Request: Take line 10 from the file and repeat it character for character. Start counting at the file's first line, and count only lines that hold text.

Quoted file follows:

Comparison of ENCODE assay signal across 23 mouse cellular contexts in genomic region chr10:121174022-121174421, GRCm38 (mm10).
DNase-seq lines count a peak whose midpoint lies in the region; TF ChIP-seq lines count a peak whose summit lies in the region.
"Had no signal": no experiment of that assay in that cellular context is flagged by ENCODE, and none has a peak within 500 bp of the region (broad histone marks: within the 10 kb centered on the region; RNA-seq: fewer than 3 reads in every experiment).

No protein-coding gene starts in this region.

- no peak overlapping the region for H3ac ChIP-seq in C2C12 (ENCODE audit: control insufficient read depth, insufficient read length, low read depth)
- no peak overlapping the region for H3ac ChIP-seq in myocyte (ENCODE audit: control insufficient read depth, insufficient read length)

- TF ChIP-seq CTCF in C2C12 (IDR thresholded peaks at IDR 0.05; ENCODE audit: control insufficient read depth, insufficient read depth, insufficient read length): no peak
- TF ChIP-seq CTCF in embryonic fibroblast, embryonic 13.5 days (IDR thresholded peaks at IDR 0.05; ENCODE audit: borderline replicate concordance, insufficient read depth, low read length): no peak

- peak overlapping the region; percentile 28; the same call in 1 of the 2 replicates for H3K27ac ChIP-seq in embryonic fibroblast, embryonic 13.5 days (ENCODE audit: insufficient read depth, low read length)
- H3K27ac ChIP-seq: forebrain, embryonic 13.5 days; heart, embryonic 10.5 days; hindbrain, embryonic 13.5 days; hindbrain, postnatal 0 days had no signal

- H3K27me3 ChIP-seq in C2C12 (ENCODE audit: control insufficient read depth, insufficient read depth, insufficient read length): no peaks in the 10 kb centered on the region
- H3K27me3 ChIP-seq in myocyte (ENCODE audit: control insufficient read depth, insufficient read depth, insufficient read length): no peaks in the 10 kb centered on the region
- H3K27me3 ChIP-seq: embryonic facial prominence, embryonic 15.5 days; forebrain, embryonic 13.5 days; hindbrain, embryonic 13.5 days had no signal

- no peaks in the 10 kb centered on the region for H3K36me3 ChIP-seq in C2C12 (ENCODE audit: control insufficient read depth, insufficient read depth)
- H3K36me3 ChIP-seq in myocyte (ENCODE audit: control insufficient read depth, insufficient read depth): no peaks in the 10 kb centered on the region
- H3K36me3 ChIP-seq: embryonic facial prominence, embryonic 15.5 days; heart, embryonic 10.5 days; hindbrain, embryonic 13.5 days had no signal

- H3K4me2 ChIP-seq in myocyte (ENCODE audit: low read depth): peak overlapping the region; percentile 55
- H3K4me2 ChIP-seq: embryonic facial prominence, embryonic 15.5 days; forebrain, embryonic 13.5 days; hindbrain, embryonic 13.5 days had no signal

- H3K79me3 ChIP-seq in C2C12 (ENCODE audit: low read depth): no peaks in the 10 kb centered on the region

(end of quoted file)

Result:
- H3K27ac ChIP-seq: forebrain, embryonic 13.5 days; heart, embryonic 10.5 days; hindbrain, embryonic 13.5 days; hindbrain, postnatal 0 days had no signal